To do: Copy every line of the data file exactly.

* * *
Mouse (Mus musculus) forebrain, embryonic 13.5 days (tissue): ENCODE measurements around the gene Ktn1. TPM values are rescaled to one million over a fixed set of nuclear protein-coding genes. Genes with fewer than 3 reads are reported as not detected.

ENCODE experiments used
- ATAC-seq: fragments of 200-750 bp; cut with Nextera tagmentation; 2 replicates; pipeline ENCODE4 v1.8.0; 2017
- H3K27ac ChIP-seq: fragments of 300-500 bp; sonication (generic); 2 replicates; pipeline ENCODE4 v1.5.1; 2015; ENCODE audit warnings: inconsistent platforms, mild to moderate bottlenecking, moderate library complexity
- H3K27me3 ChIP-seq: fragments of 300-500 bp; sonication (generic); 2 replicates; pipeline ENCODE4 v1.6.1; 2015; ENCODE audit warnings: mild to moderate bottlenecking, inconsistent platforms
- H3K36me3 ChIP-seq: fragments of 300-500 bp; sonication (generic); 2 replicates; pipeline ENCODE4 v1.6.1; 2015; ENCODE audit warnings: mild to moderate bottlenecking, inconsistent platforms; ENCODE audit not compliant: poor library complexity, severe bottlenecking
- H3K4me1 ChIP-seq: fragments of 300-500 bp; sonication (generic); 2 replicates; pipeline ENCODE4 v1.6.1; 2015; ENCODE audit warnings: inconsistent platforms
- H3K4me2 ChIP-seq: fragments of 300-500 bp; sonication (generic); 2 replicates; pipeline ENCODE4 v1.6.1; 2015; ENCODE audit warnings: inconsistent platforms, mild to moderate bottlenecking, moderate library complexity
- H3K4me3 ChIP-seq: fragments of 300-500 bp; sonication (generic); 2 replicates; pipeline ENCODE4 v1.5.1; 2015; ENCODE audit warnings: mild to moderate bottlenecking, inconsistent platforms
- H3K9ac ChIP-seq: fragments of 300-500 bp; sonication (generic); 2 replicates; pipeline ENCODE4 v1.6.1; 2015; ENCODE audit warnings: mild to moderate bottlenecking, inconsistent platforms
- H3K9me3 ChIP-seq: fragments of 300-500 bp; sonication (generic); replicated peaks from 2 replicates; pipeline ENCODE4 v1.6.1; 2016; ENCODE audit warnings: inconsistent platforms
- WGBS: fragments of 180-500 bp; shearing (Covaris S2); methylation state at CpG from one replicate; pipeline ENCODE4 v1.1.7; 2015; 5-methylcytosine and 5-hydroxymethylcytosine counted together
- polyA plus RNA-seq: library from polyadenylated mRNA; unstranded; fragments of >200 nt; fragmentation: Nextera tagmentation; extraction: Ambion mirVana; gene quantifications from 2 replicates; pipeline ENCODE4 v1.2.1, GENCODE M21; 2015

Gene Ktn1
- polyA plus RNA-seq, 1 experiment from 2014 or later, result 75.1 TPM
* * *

Mouse (Mus musculus) forebrain, embryonic 13.5 days (tissue): ENCODE measurements around the gene Ktn1. TPM values are rescaled to one million over a fixed set of nuclear protein-coding genes. Genes with fewer than 3 reads are reported as not detected.

ENCODE experiments used
- ATAC-seq: fragments of 200-750 bp; cut with Nextera tagmentation; 2 replicates; pipeline ENCODE4 v1.8.0; 2017
- H3K27ac ChIP-seq: fragments of 300-500 bp; sonication (generic); 2 replicates; pipeline ENCODE4 v1.5.1; 2015; ENCODE audit warnings: inconsistent platforms, mild to moderate bottlenecking, moderate library complexity
- H3K27me3 ChIP-seq: fragments of 300-500 bp; sonication (generic); 2 replicates; pipeline ENCODE4 v1.6.1; 2015; ENCODE audit warnings: mild to moderate bottlenecking, inconsistent platforms
- H3K36me3 ChIP-seq: fragments of 300-500 bp; sonication (generic); 2 replicates; pipeline ENCODE4 v1.6.1; 2015; ENCODE audit warnings: mild to moderate bottlenecking, inconsistent platforms; ENCODE audit not compliant: poor library complexity, severe bottlenecking
- H3K4me1 ChIP-seq: fragments of 300-500 bp; sonication (generic); 2 replicates; pipeline ENCODE4 v1.6.1; 2015; ENCODE audit warnings: inconsistent platforms
- H3K4me2 ChIP-seq: fragments of 300-500 bp; sonication (generic); 2 replicates; pipeline ENCODE4 v1.6.1; 2015; ENCODE audit warnings: inconsistent platforms, mild to moderate bottlenecking, moderate library complexity
- H3K4me3 ChIP-seq: fragments of 300-500 bp; sonication (generic); 2 replicates; pipeline ENCODE4 v1.5.1; 2015; ENCODE audit warnings: mild to moderate bottlenecking, inconsistent platforms
- H3K9ac ChIP-seq: fragments of 300-500 bp; sonication (generic); 2 replicates; pipeline ENCODE4 v1.6.1; 2015; ENCODE audit warnings: mild to moderate bottlenecking, inconsistent platforms
- H3K9me3 ChIP-seq: fragments of 300-500 bp; sonication (generic); replicated peaks from 2 replicates; pipeline ENCODE4 v1.6.1; 2016; ENCODE audit warnings: inconsistent platforms
- WGBS: fragments of 180-500 bp; shearing (Covaris S2); methylation state at CpG from one replicate; pipeline ENCODE4 v1.1.7; 2015; 5-methylcytosine and 5-hydroxymethylcytosine counted together
- polyA plus RNA-seq: library from polyadenylated mRNA; unstranded; fragments of >200 nt; fragmentation: Nextera tagmentation; extraction: Ambion mirVana; gene quantifications from 2 replicates; pipeline ENCODE4 v1.2.1, GENCODE M21; 2015

Gene Ktn1
- polyA plus RNA-seq, 1 experiment from 2014 or later, result 75.1 TPM